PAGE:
Top 5 Things to Consider When Buying A Bird Feeder
So you think you’re ready to invest in the long-term health and well-being of mother nature’s beloved wild birds? The bird feeder market is saturated with product features, designs, and promotions for varying types of birds and utility purposes, so it can become overwhelming. Just remember the bird feeding basics.
Follow these five tips when shopping for bird feeders:
1. Feed long term
Don’t settle for the cheaper feeder simply for convenience, because you’ll most likely end up replacing it. Bird feeding is not just a hobby, it’s a long-term investment. Plus, your bird feeders are likely to endure freezing temperatures, sun and rain, and numerous backyard pests; such as squirrels, raccoons, and feral cats. Your best bet is spending a bit more upfront for a feeder with a product guarantee.
This is where convenience is on your side. Consider the harsh winter months and constantly going outside to refill your bird feeder… it doesn’t sound ideal to us. Birds typically eat half their weight in seeds per day. Upgrade to a feeder that holds 2 lb of seed or more. With that much inventory, you can watch the continuous cycle of wild birds visiting to feed, from the warmth of your home!
3. Use common sense
Choose feeders with no sharp edges or points; the design should allow birds to perch away from the food to keep it from becoming soiled. Set up more than one feeder and allow ample space between them to avoid crowding.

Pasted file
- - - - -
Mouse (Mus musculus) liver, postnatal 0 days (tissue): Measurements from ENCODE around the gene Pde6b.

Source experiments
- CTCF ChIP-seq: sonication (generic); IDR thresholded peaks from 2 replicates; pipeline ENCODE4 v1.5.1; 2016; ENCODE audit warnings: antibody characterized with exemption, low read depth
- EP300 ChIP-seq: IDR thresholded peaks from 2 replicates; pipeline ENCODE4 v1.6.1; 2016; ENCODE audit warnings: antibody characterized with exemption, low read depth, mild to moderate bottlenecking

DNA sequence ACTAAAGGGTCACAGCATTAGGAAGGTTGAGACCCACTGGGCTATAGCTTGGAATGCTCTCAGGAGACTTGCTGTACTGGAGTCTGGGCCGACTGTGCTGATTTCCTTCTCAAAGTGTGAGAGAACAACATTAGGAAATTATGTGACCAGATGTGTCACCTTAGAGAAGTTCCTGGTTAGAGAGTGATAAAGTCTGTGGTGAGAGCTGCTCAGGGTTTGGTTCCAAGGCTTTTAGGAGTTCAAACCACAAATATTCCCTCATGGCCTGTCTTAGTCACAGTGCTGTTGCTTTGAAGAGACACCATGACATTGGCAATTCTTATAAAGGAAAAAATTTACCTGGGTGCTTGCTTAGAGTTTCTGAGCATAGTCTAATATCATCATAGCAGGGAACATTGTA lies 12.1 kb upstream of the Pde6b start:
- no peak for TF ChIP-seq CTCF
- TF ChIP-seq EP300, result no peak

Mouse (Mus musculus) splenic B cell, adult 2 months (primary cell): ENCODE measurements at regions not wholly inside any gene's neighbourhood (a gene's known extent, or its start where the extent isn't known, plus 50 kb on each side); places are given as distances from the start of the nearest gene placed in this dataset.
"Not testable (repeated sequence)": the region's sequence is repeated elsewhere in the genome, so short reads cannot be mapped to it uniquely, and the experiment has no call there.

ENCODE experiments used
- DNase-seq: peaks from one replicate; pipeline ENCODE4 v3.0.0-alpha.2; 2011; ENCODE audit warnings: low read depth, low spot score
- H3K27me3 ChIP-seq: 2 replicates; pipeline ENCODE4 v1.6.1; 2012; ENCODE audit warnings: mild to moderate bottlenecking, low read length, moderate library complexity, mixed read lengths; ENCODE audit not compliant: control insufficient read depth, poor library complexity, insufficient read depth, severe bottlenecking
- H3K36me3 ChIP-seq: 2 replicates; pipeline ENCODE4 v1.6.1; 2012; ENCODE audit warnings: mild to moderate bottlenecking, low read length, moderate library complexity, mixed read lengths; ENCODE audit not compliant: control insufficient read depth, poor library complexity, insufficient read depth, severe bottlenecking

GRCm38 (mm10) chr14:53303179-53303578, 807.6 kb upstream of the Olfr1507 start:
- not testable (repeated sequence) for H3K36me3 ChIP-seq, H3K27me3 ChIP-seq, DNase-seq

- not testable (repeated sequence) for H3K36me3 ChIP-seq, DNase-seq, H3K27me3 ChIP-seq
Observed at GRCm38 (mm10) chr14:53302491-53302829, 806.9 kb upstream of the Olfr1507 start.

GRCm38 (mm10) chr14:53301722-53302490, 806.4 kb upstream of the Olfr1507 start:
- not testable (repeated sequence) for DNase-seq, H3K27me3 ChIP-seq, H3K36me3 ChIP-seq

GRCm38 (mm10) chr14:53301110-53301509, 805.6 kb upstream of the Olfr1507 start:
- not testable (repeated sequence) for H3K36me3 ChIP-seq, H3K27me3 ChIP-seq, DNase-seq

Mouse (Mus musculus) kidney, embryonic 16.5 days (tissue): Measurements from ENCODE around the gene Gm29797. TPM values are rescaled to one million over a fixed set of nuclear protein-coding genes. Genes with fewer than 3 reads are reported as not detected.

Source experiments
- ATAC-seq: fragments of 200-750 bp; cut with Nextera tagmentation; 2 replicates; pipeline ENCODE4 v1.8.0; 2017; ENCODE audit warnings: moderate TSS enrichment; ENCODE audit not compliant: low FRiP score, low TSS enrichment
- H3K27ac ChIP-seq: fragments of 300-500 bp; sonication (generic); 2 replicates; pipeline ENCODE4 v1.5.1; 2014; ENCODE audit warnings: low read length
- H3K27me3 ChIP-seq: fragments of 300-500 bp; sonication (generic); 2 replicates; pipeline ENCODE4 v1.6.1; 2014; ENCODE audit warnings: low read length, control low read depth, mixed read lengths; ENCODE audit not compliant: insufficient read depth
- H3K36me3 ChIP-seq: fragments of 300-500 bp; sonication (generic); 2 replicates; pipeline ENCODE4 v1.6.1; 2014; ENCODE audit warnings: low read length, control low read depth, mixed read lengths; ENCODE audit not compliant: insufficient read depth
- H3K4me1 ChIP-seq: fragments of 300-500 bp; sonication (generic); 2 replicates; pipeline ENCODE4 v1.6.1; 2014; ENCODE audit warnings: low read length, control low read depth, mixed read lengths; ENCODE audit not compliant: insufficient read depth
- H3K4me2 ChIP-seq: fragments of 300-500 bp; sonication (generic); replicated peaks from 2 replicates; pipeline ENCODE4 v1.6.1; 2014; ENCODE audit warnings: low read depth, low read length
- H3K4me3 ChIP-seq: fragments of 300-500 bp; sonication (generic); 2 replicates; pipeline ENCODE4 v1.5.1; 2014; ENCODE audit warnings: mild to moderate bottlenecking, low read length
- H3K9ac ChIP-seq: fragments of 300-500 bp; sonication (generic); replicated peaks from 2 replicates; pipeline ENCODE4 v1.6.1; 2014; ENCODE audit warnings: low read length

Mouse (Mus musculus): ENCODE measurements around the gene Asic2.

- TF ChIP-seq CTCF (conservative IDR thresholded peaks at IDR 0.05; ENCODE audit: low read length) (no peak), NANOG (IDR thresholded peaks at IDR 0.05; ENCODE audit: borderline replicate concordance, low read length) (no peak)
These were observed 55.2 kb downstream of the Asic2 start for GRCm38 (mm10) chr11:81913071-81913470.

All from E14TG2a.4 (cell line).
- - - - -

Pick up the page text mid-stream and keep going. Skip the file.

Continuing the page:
4. Squirrels — PUBLIC ENEMY No. 1
Don’t let nature “run its course” when it comes to bird feeding. If you do, the squirrels will not only cut out your bird watching and feeding time, but they will likely destroy your feeders too. Opt for a squirrel-resistant feeder from the start, and be sure to avoid tray feeders that pose an open invitation for squirrels and chipmunks. Other ways to keep sneaky squirrels off of your bird feeders is by pole-mounting the feeder, adding a baffle, and choosing the right location.
5. Be ready for the mess
Simply put, birds expel where they consume, so it’s up to you to clean and sanitize your feeders on a regular schedule. When searching for your next feeder, remember plastic, steel, or glass feeders are easier to keep germ-free than wood or clay, which are absorbent and difficult to sanitize.
Bird feeding is just like any other investment. It takes research and commitment to care for another life. Overall, your bird feeders should be easily filled, emptied, and cleaned.
Just remember the bird feeding basics when shopping for your next bird feeder!